Excellent 2 Res. CACIB good job Agyag!

Excellent 2 Res. CACIB good job Agyag!

Before I start to tell today’s bizarre experience in the ring with judge Mr. Istvan Laszlo, Let me congratulate to Nyirsegfia Tuske/Pityke/ BOB and Heczendorfer Jozsef, his owner/handler.

To make the story short, I’ve noticed that Mr. Istvan, the judge, has made some not exactly complimentary statements about a fawn (fako) male Pumi  to the dog’s owner in the ring earlier. He also asked the handler/owner of the same dog that who was the breeder of the dog.  When later we walked into the ring, he also asked me whether Agyag’s breeder was the same person as the fawn Pumi dog’s earlier. I told him that no, my bitch comes from a different kennel.

IMG_4469.JPG Excellent 1

Excellent 1 No CACIB… reason, Bitch in heat! I am pleased with the description but to deny a dog  of CACIB and to advance further because she is in heat, that is kind of…

Judge Istvan overall complimented Agyag and gave her first place in the Class,  “Excellent one, ” however, withheld the CACIB from Agyag by saying, “I cannot give her the CACIB because she is in heat….” (it is on her official written record)  Mr. Istvan Laszlo also did not allow Agyag to advance and enter the ring for the BOB title, even though, she won her class.

I admit, I was unpleasantly surprised. I looked at him, and nonchalantly told him that, how funny this was because three years ago this was not an issue when he, Mr. Istvan Laszlo selected Agyag to be the first Junior Raisits Cup winner in a much larger competition and Agyag, was in heat just like today. He stared at me with wide eyes and open mouth, (I think his tonsils have been removed..)and after a short pause he composed himself again and said, “yes, but she was close to finishing it back than…”

Nyirsegfia Tuske BOB today,

Nyirsegfia Tuske BOB today,

Since we did not have to show again, thanks to the judge, it gave me plenty of time to check the FCI rule book. I copied out the relevant sections for our situation. below is the direct copy of those sections.


…Bitches on heat are allowed to participate subject to the show regulations of the organisers.


…CACIB – Certificat d’Aptitude au Championnat International de Beauté de la FCI

The only dogs which can be taken into consideration for the CACIB are those which have been awarded “EXCELLENT 1st”. A CACIB can only be awarded if the dog in question has been assessed as being of superior quality. The CACIB is not automatically and compulsorily linked to the “EXCELLENT 1st”.


So yes, indeed, he has the right to withhold the CACIB, even though, the dog got Excellent 1 and won her class.  The rule book does not give examples of reasons why the judge might withheld the International Certificate.  The unfortunate part is that he also withheld the Res. CACIB from Annika Linden’s dog, Akkinaz Rams who got Excellent 2 and second place.  He won our class and also BOS yesterday.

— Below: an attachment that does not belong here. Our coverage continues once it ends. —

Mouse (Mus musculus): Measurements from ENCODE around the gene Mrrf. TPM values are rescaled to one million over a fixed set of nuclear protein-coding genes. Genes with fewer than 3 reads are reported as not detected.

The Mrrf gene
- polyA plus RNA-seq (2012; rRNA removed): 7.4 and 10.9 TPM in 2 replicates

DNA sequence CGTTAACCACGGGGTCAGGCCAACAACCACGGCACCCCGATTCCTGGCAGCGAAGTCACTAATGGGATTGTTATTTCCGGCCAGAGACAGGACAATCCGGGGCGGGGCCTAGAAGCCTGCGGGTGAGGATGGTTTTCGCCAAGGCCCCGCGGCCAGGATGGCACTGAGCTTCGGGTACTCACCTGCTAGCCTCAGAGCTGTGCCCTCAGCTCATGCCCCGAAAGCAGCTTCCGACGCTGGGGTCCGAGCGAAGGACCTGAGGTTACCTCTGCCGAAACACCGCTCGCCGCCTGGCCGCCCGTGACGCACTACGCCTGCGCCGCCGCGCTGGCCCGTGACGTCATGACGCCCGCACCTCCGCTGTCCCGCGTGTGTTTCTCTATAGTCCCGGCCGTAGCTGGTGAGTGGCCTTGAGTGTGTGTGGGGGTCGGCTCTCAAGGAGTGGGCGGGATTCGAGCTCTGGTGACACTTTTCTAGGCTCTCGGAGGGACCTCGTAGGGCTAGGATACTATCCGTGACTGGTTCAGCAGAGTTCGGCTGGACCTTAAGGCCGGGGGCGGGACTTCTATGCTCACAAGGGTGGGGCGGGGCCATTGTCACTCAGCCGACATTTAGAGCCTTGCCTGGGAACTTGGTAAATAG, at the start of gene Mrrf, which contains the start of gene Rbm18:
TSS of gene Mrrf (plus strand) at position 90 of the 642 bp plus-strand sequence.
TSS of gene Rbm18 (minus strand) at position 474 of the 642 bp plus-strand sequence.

To be clear, I am not questioning the fact that Mr. Istvan withheld the CACIB because he has the right to do that.  What I do not understand  is, his reasoning, that “the dog was in heat.” He did not say  and wrote that she was not a “superior quality” for the following reasons…(and listing the reasons.) He said that the bitch was in heat and that’s why she cannot get CACIB and go for the BOB.  The rule book clearly says that “…Bitches on heat are allowed to participate subject to the show regulations of the organizers “ based on the information at the time when I checked, there was no stipulations by the organizers that while bitches in heat can enter the conformation show, they cannot earn CACIB and advance for the BOB title (because they are in heat.) I am not sure that when a bitch is in heat what that has to do with her conformation. (I think it is safe to say  Mr.  Istvan Laszlo  would not vote for Hillary Clinton for the same reason… but that one is for another blog…)

This story might finally makes me one of  the “official” whiners and complainers of the Pumi breed, (now internationally too,) but you know what, someone has to stand up and ask the uncomfortable questions for the integrity of the “game” while the rest  of the group hide quietly in the bushes.  By the way, those in the bushes, watch out  for dog poops.

Canis familiaris ovilis villosus terrarius Raitsitsi

February 17, 2016

There have been several discussions lately about the Pumi; about its origin, history, function – (original and contemporary), its standard, adaptive trait(s) and also how newer generation of breeders or planning to be breeders and owners are getting connected to the breed and what they really know about the Pumi.

This short article (using informal citation ) is a result of a recent email exchange and it might be a useful addition  for those who are participating in these ongoing conversations on various FaceBook Pumi groups and planning to explore the Pumi’s origin further.